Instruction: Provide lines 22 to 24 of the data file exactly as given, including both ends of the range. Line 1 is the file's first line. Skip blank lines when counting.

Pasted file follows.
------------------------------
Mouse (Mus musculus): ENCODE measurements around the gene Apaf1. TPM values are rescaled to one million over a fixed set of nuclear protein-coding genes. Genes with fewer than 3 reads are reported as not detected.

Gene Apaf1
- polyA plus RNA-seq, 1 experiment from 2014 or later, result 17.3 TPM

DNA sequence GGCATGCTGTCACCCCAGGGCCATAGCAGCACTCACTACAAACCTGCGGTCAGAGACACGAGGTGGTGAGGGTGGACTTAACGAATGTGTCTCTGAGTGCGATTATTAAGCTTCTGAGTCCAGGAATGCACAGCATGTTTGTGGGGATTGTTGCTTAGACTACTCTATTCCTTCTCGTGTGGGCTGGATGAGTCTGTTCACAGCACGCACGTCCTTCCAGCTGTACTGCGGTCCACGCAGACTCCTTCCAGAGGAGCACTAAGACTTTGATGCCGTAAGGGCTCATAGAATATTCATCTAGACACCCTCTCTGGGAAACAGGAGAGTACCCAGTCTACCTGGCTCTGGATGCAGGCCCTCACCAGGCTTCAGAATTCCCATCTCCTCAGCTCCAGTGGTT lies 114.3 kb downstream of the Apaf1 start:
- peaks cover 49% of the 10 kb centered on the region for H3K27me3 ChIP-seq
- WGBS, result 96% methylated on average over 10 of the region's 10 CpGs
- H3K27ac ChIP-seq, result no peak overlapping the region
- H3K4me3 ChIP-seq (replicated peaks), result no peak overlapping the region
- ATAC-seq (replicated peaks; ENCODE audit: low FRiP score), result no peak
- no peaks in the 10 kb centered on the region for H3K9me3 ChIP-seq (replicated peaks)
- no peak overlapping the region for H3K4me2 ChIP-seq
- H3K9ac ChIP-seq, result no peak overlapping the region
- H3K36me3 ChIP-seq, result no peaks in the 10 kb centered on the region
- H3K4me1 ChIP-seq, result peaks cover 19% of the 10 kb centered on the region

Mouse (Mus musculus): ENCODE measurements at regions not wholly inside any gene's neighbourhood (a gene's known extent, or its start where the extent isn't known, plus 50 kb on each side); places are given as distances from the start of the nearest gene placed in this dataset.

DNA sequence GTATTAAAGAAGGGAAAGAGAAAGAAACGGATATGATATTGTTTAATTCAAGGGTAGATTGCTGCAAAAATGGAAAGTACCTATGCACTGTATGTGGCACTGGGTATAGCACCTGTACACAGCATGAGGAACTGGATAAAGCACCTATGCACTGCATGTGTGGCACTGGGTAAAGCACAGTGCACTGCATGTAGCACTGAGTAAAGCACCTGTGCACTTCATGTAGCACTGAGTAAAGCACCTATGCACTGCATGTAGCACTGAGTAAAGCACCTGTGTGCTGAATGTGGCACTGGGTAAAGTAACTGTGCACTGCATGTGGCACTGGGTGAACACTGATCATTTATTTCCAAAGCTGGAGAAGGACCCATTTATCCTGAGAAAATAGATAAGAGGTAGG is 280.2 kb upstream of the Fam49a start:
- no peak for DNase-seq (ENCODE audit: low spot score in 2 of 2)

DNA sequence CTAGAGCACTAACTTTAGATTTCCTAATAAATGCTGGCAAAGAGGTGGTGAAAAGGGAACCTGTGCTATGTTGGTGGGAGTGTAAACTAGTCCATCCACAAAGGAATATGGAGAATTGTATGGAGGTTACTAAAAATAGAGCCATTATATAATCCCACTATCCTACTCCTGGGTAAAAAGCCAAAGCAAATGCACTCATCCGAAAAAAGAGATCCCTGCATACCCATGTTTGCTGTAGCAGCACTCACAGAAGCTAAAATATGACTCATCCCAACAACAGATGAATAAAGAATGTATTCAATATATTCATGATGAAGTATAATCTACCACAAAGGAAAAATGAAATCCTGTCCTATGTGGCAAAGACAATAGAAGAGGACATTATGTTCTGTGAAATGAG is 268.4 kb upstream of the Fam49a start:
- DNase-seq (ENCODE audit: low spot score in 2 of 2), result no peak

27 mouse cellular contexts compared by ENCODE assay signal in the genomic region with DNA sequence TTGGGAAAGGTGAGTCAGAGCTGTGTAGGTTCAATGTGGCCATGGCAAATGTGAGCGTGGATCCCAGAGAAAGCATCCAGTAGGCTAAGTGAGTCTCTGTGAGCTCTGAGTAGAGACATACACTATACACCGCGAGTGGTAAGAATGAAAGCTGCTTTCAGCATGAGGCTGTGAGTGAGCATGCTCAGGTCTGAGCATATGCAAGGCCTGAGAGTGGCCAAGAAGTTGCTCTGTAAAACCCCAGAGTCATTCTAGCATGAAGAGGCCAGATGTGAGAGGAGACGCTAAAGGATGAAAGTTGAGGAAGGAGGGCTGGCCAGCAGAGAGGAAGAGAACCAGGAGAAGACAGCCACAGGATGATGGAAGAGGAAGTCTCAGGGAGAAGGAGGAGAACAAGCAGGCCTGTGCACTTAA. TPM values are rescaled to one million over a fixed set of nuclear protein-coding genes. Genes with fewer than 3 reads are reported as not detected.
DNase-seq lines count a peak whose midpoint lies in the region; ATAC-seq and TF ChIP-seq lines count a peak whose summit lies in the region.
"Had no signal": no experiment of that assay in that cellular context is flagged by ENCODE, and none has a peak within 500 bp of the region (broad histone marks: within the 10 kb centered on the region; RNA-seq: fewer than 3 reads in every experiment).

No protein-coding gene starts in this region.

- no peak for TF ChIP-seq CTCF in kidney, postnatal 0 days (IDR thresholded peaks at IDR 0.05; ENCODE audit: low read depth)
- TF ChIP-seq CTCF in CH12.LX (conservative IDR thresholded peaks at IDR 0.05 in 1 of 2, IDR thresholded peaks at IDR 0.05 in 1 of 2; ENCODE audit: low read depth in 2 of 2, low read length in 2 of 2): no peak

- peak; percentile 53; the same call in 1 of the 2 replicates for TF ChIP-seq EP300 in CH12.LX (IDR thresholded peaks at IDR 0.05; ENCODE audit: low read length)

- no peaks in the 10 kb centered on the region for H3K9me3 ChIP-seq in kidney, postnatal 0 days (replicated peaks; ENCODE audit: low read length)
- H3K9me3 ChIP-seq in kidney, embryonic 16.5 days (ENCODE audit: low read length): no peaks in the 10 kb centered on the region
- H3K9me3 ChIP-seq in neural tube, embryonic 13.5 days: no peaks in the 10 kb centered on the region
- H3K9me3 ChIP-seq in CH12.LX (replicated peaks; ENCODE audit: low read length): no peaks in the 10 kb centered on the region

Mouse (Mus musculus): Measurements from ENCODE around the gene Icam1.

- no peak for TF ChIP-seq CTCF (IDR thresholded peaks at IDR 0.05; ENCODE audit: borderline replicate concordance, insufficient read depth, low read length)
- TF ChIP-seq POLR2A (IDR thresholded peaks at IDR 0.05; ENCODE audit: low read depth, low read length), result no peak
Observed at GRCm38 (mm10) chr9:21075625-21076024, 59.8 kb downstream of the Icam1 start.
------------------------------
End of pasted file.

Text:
"Had no signal": no experiment of that assay in that cellular context is flagged by ENCODE, and none has a peak within 500 bp of the region (broad histone marks: within the 10 kb centered on the region; RNA-seq: fewer than 3 reads in every experiment).

No protein-coding gene starts in this region.

- no peak for TF ChIP-seq CTCF in kidney, postnatal 0 days (IDR thresholded peaks at IDR 0.05; ENCODE audit: low read depth)